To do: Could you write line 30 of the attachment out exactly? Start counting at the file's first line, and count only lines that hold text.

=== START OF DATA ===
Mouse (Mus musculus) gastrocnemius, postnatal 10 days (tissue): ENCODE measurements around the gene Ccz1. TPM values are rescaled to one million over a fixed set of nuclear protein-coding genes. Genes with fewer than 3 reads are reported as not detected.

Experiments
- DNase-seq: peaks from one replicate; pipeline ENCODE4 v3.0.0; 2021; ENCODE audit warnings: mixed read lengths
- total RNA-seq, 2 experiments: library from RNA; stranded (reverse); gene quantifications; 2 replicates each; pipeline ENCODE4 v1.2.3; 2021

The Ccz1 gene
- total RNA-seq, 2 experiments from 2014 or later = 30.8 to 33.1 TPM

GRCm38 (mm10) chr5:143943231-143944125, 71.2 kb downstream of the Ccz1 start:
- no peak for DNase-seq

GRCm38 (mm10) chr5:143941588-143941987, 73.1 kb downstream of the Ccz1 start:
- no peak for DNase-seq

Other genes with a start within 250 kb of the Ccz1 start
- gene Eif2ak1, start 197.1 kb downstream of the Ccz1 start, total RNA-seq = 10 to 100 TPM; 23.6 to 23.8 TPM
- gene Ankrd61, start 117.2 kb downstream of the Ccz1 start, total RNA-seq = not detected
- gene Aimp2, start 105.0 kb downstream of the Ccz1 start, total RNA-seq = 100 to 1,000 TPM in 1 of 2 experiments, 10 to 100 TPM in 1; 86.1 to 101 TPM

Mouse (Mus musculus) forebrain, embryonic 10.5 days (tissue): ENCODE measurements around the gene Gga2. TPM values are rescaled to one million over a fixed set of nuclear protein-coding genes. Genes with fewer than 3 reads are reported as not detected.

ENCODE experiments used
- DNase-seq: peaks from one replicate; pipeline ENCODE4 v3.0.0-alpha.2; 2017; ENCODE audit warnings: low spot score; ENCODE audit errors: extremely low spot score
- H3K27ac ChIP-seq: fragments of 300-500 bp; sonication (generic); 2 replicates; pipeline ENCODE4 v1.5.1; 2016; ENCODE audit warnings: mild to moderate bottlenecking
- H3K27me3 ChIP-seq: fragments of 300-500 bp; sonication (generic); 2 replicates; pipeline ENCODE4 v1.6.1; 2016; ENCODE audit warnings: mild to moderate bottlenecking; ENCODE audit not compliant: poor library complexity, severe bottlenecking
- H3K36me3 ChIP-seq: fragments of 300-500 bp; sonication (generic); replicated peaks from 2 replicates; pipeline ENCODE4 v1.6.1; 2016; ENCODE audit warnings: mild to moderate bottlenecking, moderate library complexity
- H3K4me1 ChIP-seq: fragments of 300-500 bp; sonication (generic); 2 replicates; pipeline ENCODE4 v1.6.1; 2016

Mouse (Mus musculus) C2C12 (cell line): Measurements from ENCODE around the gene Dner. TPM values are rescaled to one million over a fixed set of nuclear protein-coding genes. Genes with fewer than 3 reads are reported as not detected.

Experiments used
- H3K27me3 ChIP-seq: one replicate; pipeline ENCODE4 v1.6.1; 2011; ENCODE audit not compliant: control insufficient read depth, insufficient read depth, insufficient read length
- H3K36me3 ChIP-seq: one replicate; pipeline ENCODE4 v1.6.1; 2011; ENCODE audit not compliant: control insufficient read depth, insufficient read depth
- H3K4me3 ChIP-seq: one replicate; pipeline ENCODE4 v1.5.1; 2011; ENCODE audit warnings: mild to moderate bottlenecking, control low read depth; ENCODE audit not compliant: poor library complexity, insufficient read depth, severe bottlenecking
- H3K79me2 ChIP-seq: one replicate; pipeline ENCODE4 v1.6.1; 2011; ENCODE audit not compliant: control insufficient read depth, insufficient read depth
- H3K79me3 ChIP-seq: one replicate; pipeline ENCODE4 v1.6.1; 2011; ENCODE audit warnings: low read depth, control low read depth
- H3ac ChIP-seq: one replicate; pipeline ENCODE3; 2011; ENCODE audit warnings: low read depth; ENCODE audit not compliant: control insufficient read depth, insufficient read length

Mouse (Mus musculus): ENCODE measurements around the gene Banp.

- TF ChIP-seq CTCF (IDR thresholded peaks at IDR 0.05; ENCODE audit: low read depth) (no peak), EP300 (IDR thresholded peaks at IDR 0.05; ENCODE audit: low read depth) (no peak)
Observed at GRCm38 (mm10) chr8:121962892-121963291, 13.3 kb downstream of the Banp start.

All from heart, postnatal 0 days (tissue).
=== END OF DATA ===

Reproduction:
Mouse (Mus musculus): ENCODE measurements around the gene Banp.